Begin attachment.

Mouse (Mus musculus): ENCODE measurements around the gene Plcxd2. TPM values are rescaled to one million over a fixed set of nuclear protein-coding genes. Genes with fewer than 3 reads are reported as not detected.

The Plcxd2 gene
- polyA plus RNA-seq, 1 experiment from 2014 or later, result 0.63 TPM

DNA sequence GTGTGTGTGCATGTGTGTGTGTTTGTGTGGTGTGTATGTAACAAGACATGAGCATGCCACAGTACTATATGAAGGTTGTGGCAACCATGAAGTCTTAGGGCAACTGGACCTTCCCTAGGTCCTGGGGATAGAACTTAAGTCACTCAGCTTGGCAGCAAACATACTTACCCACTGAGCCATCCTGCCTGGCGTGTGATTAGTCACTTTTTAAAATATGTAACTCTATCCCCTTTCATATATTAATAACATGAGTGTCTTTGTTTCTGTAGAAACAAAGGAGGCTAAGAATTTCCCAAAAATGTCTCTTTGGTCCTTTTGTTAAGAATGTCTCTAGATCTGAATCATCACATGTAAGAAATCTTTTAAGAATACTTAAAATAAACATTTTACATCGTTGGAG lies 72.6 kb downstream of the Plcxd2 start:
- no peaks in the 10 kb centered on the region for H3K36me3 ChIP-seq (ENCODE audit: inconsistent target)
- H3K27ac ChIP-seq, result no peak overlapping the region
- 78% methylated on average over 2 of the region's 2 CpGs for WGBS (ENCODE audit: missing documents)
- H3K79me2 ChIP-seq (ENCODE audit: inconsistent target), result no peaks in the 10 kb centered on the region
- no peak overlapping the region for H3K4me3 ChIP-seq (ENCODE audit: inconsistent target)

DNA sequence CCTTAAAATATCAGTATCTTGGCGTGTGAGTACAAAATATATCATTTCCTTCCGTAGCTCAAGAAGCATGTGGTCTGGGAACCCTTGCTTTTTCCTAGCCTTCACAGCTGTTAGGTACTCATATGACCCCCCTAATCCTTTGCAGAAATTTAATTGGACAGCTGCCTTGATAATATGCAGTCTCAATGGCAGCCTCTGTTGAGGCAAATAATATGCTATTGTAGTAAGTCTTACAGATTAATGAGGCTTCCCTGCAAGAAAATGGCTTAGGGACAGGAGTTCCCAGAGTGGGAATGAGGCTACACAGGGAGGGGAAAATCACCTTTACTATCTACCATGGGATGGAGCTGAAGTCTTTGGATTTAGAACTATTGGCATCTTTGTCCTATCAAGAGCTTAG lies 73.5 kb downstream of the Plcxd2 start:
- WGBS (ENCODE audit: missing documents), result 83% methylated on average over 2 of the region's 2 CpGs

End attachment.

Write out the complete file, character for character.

Mouse (Mus musculus): ENCODE measurements around the gene Plcxd2. TPM values are rescaled to one million over a fixed set of nuclear protein-coding genes. Genes with fewer than 3 reads are reported as not detected.

The Plcxd2 gene
- polyA plus RNA-seq, 1 experiment from 2014 or later, result 0.63 TPM

DNA sequence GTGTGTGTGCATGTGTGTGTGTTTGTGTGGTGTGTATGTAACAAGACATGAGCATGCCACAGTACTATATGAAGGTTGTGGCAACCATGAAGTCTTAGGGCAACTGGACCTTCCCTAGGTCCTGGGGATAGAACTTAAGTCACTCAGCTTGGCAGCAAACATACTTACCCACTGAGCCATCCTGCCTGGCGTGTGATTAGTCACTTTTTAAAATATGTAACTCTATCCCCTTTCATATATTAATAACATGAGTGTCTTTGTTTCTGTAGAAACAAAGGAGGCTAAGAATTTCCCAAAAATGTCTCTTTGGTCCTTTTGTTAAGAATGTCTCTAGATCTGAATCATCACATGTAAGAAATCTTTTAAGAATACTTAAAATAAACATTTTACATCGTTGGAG lies 72.6 kb downstream of the Plcxd2 start:
- no peaks in the 10 kb centered on the region for H3K36me3 ChIP-seq (ENCODE audit: inconsistent target)
- H3K27ac ChIP-seq, result no peak overlapping the region
- 78% methylated on average over 2 of the region's 2 CpGs for WGBS (ENCODE audit: missing documents)
- H3K79me2 ChIP-seq (ENCODE audit: inconsistent target), result no peaks in the 10 kb centered on the region
- no peak overlapping the region for H3K4me3 ChIP-seq (ENCODE audit: inconsistent target)

DNA sequence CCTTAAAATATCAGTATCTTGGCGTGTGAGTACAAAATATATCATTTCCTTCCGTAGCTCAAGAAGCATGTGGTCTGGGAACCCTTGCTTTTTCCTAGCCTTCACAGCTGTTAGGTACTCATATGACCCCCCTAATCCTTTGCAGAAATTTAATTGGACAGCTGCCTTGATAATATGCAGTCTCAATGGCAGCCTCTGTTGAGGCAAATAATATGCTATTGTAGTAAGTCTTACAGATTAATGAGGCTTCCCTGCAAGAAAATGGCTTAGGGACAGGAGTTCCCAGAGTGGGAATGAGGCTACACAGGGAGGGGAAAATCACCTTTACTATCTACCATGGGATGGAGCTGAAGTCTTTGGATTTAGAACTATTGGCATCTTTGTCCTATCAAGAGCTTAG lies 73.5 kb downstream of the Plcxd2 start:
- WGBS (ENCODE audit: missing documents), result 83% methylated on average over 2 of the region's 2 CpGs